All this week, my friend Melodie, bonny Irish lass that she is, has been getting ready for St. Patrick’s Day next week by quoting a series of Irish toasts and proverbs, not to be confused with limericks (there once was a man from Nantucket). She has quite a few of them, and even learned one from a relative that her grandfather always used.
I didn’t grow up in an Irish household…I grew up with a bunch of Swedes. We ate a lot of meat and potatoes, many times mixed together…like krup kaker. That’s basically a big dumpling made of grated potatoes and flour, with meat on the inside. Eating one of these babies with a little white gravy is like eating a large pepperoni pizza all by yourself in one sitting. Oy vey!
So that means that I didn’t grow up with Irish toasts and proverbs. I grew up with my dad and his brothers teaching me naughty words in Swedish, like “look at the schnootas on her,” and “he’s full of wheight-ah”…and my navel was a “mauga-peela”. My sister, who was fortunate enough to remember my grandfather, who came over on the boat and spoke a mixture of English and Swedish, would make her scrambled eggs for breakfast, and call them “eggs rur-rah”…and while he was stirring them in the skillet, he would say “rur-rah, rur-rah, rur-rah”.
My dad and my uncles also had many expressions that they would use. I don’t know if they made them up, or if they had heard them somewhere along the line…but they were the kind of expressions that would make you scatch your head and smile, even if you didn’t quite understand what you were smiling about. Some were just random observations:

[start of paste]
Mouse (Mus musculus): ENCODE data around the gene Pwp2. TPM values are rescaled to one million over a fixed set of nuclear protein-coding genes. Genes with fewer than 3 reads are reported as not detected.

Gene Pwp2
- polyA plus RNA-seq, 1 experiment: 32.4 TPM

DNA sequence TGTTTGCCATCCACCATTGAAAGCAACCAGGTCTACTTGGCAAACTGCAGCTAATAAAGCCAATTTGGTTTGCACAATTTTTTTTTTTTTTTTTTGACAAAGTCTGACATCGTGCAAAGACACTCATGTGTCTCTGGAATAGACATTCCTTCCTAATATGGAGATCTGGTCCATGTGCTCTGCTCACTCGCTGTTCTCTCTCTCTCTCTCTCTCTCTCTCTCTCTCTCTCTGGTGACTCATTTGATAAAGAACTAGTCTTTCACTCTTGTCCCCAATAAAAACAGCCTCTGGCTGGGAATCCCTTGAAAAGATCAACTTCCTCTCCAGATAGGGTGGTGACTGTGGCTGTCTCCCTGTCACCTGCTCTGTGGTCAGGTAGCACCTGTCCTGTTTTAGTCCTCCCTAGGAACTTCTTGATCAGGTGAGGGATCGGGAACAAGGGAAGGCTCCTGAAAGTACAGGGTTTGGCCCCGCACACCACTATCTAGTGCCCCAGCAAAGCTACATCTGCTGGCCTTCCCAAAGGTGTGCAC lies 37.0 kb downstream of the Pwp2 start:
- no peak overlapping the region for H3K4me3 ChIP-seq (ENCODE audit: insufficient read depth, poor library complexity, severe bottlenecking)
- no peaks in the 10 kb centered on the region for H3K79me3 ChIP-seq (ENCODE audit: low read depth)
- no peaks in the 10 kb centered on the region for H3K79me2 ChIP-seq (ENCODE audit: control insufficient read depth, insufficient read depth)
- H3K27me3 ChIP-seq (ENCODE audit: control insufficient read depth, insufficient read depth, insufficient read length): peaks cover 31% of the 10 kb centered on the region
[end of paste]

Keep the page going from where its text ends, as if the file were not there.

-My uncle, working on a project in his shop, stopped and thought for a moment, then said to me “I’ve been sawing on this board all morning…and it’s still too short.”
-When my dad would run across a part to a machine, and he wasn’t quite sure what it was, he would say “That looks like a hootie-guy…for a threshing machine”.
-My other uncle told me a story one time about my dad scaring him when he came home late one night…according to him “hell, I was so daffy I couldn’t-ah licked a two-cent stamp”.
And let’s not forget my dear old aunt, who, upon learning that my sister’s future husband worked for General Mills (he was in the chemical division), asked if he was “a taster”.
Then there were our own kind of toasts and proverbs, which were more like little sing-song type rhymes:
“Tough titty said the kitty when the milk ran dry.”
“Shave and a haircut…two bits! I got a cow with…six tits!”
And my all-time favorite, which I just taught to my own children:
“There’s a soldier in the grass with a bullet up his ass…take it out, take it out like a good boy scout”.
That’s what I grew up with.
And I wouldn’t trade a minute of it. My dad came from a large family. His parents came to America from Sweden with his two oldest sisters. My grandfather was a blacksmith by trade, but an artist at heart. I have many of his paintings and carvings, and his talent amazes me. They didn’t have much money, but they were close and always seemed to have a good time. I never knew my Swedish grandparents, and my dad and all of his brothers and sisters are gone as well. But I can still hear their voices, and all of the funny expressions they would use.
Right now, I have to hurry up and get going because I have a lot to do…so I’d better cut a fat hog in the ass.
I love that one.